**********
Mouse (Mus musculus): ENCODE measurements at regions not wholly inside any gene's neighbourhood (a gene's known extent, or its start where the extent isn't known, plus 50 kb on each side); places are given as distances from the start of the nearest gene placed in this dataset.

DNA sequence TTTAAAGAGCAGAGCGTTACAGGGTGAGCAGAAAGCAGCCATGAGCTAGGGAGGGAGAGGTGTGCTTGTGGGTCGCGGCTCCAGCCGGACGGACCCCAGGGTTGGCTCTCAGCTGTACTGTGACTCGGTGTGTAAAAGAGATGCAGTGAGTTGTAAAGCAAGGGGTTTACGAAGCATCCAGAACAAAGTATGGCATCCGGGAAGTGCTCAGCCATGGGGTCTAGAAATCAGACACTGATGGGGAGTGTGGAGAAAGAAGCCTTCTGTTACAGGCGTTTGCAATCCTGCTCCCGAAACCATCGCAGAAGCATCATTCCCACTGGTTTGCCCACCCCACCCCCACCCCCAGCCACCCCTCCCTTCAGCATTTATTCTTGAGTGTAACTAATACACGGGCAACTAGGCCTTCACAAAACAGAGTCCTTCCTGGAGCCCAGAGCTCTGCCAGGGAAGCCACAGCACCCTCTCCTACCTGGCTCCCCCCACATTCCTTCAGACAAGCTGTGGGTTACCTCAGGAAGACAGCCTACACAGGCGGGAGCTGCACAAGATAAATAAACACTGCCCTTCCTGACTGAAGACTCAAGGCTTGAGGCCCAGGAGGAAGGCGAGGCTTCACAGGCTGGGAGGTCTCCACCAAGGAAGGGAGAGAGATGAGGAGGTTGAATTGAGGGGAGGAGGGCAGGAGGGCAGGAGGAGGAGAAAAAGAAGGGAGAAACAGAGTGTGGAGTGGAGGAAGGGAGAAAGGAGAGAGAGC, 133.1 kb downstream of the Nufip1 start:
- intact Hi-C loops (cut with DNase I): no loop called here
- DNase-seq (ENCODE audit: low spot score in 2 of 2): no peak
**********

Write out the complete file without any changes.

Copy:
Mouse (Mus musculus): ENCODE measurements at regions not wholly inside any gene's neighbourhood (a gene's known extent, or its start where the extent isn't known, plus 50 kb on each side); places are given as distances from the start of the nearest gene placed in this dataset.

DNA sequence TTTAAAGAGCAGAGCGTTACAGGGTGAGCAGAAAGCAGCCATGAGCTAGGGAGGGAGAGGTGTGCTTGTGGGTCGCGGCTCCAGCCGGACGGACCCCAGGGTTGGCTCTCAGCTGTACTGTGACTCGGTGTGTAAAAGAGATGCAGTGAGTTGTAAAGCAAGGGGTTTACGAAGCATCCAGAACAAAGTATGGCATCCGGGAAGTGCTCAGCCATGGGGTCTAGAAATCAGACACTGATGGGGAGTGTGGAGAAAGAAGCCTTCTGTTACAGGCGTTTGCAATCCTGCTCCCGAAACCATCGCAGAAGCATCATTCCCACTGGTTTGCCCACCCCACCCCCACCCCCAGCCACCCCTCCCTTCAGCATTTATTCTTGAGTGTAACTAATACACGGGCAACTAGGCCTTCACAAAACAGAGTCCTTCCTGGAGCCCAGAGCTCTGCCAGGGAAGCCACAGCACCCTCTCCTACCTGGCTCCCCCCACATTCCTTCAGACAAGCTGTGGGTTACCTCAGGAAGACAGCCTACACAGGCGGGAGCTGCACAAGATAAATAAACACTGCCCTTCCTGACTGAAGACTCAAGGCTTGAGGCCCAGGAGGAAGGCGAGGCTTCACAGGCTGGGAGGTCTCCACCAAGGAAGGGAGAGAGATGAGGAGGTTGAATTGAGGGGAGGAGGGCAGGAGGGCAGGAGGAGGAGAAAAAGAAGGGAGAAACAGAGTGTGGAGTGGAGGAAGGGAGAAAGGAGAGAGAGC, 133.1 kb downstream of the Nufip1 start:
- intact Hi-C loops (cut with DNase I): no loop called here
- DNase-seq (ENCODE audit: low spot score in 2 of 2): no peak